Author Topic: working out a buncha-knobs-want-presets kind of problem... digipots? vactrols?  (Read 5981 times)

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deadastronaut

cheers gary, nice one,

i had midi notes out of it into my proteus 2000 last night...a good start.. 8)

i found a nice simple 6 pad/piezo trigger for midi drums (with velocity sensing)
and  just got some piezos to play with...looks like fun..

the arduino mega looks really cool with 16 possible pads...excellent. 8)
i have a nanopad2 with 16 pads which is great , but i really want something i can whack/bigger pads etc.. :)

anyway, i'll have a crack at this today..(schematic @ 2:24.)

https://www.youtube.com/watch?v=vi-w_WqJjzQ

i also read that i could use a multiplexer 4051 to expand the inputs for more drums, so i have 2 of those handy now too..but i may just get the arduino mega for 16...hmmmm..

anyway, been looking at various projects, loads of possibilities, nifty stuff

but haven't a clue with the code lark , ( apart from tinkering with ready made values ;))


also got a LCD DISPLAY to write abusive stuff on too... ;D








http://www.youtube.com/user/100roberthenry
http://deadastronaut.wix.com/index
https://deadastronaut.wixsite.com/effects

^ SPACE PATROL FUZZ/ NANO-8 MIDI DRUMS /CHASM REVERB / TREMSHIFTER / FAZE FILTER/ABDUCTOR II DELAY pcb's + WAH LIGHT PLATES. and sausa

samhay

>It's new.. I don't expect new products to be available in through hole anymore. I think we need to bite the bullet and find ways to handle these tiny packages
>Yeah, adapterboards are essential as we like to breadboard our stuff first ( I do ) ...

I don't expect many new chips to be through hole, but I thought I would mention it seeing as it may provide further difficulties for the OP (and others). In general I don't mind SMD, but it is a PITA to have to get the soldering iron out before you can play on the breadboard, so I tend to try to find TH alternatives when I can.



I'm a refugee of the great dropbox purge of '17.
Project details (schematics, layouts, etc) are slowly being added here: http://samdump.wordpress.com

garcho

Quote
but it is a PITA to have to get the soldering iron out before you can play on the breadboard

that's really the only thing that scares me about SMDs. i imagine there will soon be many creative solutions:


"...and weird on top!"

~arph

Very cool!  reminds me of a pcb test jig

snarblinge

Apologies for pulling up this old thread, but best place I thought, also wouldn't mind an update on where anyone got to, mine is still on the bench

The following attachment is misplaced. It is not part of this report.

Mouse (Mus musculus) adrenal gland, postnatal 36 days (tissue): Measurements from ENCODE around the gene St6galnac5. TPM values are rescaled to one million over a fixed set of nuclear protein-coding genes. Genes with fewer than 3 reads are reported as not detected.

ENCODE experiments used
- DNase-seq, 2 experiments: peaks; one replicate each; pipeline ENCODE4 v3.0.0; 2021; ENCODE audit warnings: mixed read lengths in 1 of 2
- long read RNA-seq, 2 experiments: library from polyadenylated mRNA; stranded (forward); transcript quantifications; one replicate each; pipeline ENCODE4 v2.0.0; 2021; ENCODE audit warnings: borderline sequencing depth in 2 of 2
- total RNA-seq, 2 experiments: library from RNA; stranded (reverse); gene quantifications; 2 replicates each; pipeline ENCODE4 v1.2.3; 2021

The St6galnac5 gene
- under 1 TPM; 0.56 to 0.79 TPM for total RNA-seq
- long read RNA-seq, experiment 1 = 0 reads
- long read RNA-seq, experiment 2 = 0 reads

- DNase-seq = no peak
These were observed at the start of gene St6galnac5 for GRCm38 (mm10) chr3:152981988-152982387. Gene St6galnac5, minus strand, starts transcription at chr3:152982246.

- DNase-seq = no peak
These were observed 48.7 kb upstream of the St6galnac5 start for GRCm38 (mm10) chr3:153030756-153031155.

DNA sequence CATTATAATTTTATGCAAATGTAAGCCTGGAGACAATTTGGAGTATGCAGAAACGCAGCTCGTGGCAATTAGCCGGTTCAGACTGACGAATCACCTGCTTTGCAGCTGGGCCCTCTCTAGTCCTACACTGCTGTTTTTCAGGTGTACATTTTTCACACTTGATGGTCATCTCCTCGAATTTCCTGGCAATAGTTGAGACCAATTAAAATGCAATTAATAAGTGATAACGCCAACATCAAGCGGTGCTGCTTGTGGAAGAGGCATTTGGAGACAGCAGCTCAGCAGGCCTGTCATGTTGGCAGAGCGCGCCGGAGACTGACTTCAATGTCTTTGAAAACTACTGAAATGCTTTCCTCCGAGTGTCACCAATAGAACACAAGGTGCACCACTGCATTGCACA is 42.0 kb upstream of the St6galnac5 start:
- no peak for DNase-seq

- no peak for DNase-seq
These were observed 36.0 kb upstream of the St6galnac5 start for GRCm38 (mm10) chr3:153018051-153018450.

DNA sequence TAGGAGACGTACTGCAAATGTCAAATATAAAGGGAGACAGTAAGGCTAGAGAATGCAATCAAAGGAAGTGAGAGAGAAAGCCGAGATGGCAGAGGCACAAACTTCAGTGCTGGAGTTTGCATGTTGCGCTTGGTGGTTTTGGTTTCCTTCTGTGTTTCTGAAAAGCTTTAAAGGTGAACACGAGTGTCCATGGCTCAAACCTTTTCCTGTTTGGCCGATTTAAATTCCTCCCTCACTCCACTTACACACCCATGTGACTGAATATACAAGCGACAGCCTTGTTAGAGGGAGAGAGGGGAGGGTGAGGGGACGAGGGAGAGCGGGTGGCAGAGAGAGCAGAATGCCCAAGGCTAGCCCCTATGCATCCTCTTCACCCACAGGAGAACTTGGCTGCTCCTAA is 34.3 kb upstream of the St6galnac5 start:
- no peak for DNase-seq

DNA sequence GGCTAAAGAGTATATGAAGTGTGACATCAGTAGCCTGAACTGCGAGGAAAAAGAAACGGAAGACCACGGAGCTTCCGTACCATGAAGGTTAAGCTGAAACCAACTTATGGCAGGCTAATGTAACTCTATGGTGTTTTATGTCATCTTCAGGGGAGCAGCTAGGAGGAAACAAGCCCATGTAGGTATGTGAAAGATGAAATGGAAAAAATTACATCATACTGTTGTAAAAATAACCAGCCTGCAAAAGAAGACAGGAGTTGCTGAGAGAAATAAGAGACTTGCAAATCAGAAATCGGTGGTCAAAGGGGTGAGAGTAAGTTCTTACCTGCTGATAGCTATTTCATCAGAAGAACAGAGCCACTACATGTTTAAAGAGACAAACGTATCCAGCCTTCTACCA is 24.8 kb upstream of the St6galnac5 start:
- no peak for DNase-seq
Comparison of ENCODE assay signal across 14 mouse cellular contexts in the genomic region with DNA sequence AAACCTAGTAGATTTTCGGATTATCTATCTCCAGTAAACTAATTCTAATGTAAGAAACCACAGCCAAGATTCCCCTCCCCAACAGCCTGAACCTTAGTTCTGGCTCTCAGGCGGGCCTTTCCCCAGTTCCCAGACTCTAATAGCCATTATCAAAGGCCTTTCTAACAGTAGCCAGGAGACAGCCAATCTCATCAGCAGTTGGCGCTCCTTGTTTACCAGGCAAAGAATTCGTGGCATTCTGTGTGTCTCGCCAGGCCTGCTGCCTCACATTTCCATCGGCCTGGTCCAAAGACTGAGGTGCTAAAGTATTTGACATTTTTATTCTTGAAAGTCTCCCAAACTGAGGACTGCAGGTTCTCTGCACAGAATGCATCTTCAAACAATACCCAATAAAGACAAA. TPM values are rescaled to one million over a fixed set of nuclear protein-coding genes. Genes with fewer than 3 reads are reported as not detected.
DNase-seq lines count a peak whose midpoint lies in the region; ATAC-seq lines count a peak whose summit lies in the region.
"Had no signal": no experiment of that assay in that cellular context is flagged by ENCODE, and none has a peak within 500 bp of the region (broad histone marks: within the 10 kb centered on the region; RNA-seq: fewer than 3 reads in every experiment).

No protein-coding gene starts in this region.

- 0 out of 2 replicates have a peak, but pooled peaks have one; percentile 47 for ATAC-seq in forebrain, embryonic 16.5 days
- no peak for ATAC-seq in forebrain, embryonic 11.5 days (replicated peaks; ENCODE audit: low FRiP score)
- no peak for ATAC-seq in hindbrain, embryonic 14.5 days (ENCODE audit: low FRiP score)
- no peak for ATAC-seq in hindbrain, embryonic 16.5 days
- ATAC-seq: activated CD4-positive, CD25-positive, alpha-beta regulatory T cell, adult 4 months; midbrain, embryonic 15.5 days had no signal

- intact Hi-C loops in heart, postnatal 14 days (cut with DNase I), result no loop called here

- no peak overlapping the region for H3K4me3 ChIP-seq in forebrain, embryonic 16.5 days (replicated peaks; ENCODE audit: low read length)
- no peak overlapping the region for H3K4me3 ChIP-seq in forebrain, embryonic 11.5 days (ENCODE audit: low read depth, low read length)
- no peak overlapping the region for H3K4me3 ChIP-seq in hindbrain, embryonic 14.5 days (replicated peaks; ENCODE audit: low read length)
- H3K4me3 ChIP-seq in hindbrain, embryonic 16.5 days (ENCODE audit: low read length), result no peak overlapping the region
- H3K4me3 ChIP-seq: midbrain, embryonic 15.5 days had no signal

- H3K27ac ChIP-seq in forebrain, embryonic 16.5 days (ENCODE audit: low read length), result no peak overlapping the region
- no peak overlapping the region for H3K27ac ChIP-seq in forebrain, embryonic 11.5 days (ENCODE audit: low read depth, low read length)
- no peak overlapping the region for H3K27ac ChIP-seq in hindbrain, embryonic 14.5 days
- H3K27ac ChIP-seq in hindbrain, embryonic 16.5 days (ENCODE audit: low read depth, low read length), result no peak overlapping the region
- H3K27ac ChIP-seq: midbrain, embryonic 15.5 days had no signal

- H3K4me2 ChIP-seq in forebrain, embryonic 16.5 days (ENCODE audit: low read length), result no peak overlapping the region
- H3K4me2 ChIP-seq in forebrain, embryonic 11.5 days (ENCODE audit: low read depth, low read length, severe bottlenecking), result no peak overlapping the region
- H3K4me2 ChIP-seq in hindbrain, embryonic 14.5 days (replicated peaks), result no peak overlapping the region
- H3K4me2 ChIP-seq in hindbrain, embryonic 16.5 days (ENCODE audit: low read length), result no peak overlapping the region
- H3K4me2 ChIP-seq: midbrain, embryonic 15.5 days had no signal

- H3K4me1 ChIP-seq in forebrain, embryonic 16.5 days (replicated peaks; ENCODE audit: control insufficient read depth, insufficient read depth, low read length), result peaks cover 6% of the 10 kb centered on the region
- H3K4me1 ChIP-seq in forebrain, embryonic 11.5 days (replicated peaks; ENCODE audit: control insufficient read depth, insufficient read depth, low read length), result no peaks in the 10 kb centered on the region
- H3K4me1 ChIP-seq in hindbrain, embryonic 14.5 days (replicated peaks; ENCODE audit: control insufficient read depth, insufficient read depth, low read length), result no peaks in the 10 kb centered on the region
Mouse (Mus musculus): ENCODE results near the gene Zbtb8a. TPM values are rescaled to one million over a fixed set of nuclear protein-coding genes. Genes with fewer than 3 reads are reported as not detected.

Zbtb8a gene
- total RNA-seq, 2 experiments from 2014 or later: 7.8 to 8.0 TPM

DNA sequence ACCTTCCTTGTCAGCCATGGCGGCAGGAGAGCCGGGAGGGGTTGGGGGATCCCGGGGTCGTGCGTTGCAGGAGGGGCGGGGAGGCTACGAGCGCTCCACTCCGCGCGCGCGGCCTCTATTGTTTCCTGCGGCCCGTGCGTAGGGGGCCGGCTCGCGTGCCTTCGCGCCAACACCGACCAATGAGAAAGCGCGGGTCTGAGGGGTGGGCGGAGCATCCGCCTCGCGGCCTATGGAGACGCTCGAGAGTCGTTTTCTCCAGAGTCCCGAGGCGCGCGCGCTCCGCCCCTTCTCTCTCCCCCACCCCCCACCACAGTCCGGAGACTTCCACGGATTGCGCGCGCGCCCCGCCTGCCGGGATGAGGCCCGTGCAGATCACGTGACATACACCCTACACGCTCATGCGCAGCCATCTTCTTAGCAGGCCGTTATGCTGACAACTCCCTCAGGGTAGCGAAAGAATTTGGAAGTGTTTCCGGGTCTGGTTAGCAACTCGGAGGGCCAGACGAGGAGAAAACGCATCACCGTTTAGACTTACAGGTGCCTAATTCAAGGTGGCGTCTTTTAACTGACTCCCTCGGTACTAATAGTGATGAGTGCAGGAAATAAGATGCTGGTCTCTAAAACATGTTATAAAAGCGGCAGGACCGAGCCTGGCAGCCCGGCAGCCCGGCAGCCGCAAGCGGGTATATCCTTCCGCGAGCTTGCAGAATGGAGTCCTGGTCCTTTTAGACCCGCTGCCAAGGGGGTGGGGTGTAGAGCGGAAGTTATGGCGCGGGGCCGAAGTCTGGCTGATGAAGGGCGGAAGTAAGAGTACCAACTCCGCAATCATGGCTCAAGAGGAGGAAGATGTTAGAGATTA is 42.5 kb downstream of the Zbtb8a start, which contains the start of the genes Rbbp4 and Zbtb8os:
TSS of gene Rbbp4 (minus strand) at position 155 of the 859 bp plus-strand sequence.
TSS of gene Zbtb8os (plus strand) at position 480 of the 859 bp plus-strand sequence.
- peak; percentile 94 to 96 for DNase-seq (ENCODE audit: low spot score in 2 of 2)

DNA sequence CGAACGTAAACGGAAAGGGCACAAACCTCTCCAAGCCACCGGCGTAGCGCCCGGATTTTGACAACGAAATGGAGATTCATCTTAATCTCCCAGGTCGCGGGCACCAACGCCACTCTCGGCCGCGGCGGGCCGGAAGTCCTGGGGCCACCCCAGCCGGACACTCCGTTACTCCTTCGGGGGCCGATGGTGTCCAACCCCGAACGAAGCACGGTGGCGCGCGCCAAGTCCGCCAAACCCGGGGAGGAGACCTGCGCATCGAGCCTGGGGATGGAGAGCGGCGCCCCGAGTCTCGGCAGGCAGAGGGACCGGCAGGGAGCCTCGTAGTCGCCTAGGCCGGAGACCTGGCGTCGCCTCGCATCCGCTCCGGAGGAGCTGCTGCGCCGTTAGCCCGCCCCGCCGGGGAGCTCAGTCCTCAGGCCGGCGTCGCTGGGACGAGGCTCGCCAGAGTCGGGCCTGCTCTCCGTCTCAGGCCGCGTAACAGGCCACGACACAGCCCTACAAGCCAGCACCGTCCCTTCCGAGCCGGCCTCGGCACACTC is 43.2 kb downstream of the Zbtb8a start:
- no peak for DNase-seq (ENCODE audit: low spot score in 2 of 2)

Considering having a play with one of these, I'm sure fun can be had

http://www.oddwires.com/pt2322-6-channel-audio-processor-ic/

http://oddwires.blogspot.co.nz/2012/07/using-arduino-pt2322-library-for-audio.html

b.

snarblinge.tumblr.com

MR COFFEE

If you want to use digitally controlled pots without driving yourself crazy with SMD smaller than SOICs,
the X9C104 is still available in 8-pin DIP and SOIC packages - you might have to hunt for the DIP ones, but a SOIC-packaged part is sold mounted on a  8-pin "DIP" pcb with a few onboard components (capacitors) from Sparkfun and on eBay. The only supply voltage is +5volts, but the signal range is +/- 5 volts (i.e., a 10 volt signal range if you bias it at Vcc/2). That is less than a 9 volt power supply, so they will work without vactrols or other workarounds.

In case you are wondering how Intersil got a +/- 5v signal range with a 5v power supply, they use an internal charge pump to bias the "wiper" switches.

mr coffee

ElectricDruid

There's another possibility which no-one mentioned originally, which is using CMOS switches controlled by a PWM waveform as a pot. There are plenty of PWM phaser designs around here that use a single switch as variable resistor, but it's just as possible to set up a pair of switches to make a complete potentiometer. The two switches are fed with inverted PWM signals.

This kind of thing used to be a pain to do (witness the hideous mess of LFO+PWM circuitry in PWM phaser pedals) but with AVRs/PIC/arduinos it becomes many times easier and uses far less parts.

Tom

Eddododo

There's another possibility which no-one mentioned originally, which is using CMOS switches controlled by a PWM waveform as a pot. There are plenty of PWM phaser designs around here that use a single switch as variable resistor, but it's just as possible to set up a pair of switches to make a complete potentiometer. The two switches are fed with inverted PWM signals.

This kind of thing used to be a pain to do (witness the hideous mess of LFO+PWM circuitry in PWM phaser pedals) but with AVRs/PIC/arduinos it becomes many times easier and uses far less parts.

Tom
I like the sound of this, but I've never wrapped my head around  PWM applications... I guess it's time I do

ElectricDruid

The basic principle is simple enough to understand. The switch has an on resistance and and an off resistance (which you'd often tweak with further external resistors) and varying the duty cycle gives you an "average" resistance which is between those two limits. So with a narrow 5% pulse wave, you're very close to off all the time, and you'll get only a shade less than the off resistance. With an 80% pulse wave, you're switched on 4/5ths of the time, so the resistance goes way down almost to the On resistance.
The "average" part requires that the PWM frequency is sufficiently higher than any signal that you might feed through the switch, otherwise you'd just have built an OTT chopper tremolo!

HTH,
Tom

MR COFFEE

PWM is more trouble than DPOTS because of the details of filtering the modulation frequency back out without turning into audible noise.

If you want to investigate PWM, search for INNOVONICS schematics. They did a compressor for radio stations around the world without any unobatanium parts that functioned very well.

mr coffee
Bart